Friday, April 28, 2017

Having Fun Getting Ready for the Symposium

What is that noise?  Is there a party going on?  Maybe a comic show since everyone is laughing so loud - I need to check it out.

You can imagine how surprised I was when I walked into the multi-purpose room at UTC yesterday to see a large group of associates working together to prepare for the Symposium! You would think they were having a new years' party given the laughter and fun.  Everyone from associates who only joined MHRI a few weeks ago to ones who have attended all 5 of the previous Symposiums were there, taking their lunchtime to come together to prep the materials needed for Monday.

While not a competition for speed, word has it that the team with Randy Estes, Deliyah Westley, and Angela Thomas finished their stack of bags first. Thanks to all the associates who stopped by throughout the afternoon to ensure everything is in readiness for Monday's symposium.

I hope you take the opportunity to join us on Monday, May 1, to see the results of the combined efforts of MHRI associates.


6th Annual MedStar Research Symposium
Educational Sessions begin at 1 pm
Resident & Fellow Oral Presenetaionts begin at 3 pm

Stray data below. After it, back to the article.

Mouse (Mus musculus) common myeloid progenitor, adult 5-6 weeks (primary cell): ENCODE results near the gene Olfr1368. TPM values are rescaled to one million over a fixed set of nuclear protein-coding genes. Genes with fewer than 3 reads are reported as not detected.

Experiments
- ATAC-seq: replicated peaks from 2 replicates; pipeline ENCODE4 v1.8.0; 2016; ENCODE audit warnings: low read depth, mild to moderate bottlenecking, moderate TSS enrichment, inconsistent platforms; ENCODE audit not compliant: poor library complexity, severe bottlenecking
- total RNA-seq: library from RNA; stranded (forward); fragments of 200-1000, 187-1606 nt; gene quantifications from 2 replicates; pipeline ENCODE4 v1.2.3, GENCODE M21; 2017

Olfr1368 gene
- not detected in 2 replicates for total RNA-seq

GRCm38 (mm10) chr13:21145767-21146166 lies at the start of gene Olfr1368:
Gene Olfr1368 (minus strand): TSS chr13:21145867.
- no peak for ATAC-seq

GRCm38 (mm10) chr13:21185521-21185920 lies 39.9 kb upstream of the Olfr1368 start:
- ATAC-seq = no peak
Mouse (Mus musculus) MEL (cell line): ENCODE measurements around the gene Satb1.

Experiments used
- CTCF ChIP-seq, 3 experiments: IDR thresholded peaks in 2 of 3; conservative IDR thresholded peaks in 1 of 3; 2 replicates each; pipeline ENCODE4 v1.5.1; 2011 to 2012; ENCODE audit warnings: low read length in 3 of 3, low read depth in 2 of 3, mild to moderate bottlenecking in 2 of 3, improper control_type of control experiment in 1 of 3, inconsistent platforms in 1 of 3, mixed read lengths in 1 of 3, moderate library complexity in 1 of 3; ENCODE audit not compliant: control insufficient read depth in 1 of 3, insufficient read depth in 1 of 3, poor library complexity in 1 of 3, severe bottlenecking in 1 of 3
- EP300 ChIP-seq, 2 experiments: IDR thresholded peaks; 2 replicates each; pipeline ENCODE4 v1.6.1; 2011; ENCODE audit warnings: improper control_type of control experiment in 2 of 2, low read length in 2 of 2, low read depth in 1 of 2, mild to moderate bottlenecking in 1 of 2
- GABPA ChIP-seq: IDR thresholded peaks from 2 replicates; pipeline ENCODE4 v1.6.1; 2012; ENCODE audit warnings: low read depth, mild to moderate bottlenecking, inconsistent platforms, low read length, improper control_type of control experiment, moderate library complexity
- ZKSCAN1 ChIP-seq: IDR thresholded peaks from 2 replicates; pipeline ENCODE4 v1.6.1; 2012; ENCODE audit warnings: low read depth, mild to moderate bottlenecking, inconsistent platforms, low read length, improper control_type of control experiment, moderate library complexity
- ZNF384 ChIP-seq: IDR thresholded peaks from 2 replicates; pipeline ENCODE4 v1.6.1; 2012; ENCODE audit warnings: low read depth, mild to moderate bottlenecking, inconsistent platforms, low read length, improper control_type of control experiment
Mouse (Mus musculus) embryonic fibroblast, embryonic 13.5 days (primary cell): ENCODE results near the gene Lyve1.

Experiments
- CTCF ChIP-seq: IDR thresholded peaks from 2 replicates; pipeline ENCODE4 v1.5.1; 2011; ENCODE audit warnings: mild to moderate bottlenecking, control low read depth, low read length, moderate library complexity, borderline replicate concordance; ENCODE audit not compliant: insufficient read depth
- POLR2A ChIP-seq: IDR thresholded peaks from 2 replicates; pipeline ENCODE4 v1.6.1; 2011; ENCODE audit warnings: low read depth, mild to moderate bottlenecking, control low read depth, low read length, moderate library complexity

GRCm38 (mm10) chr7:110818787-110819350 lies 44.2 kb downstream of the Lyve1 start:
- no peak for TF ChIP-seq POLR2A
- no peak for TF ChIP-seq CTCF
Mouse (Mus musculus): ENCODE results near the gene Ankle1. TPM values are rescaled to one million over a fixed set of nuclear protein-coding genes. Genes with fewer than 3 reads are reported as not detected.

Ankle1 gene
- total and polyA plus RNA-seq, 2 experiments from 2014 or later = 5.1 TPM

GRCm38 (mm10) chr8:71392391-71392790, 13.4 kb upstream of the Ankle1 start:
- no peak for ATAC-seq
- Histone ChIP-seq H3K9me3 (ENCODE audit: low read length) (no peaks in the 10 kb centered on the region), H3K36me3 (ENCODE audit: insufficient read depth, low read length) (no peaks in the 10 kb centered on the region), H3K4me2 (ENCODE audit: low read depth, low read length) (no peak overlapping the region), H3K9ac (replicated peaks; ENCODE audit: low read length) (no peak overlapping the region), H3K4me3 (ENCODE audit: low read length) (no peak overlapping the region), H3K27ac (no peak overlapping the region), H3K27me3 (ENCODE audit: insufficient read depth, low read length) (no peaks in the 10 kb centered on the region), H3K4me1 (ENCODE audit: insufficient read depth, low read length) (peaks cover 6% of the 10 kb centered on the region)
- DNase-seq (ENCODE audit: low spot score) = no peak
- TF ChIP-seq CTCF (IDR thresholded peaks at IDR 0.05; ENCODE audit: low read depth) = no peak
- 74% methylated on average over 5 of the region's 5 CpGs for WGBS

Abstract poster presentations and keynote address begin at 4 pm


Bethesda North Marriott & Conference Center
5701 Marinelli Rd.,
North Bethesda, MD 20852

** The Bethesda North Marriott Conference Centers off-site parking is located at: 6130 Executive Blvd., Rockville, MD 20852.**









Wednesday, April 26, 2017

Quarterly Managers' Meeting: Associate Presentation


For this quarter's Manager's meeting, we invited one of our associates to join all the managers to present their research. We welcomed Bonnie Carney, a research associate in the Burn Research Lab at MedStar Washington Hospital Center to present her research.

Having associates at the Manager's meeting reminds our managers that research is a team sport and that each person on the team has an impact on the results. Thank you for joining us and presenting your research, Bonnie!



Thursday, April 20, 2017

Making MHRI Their Professional Home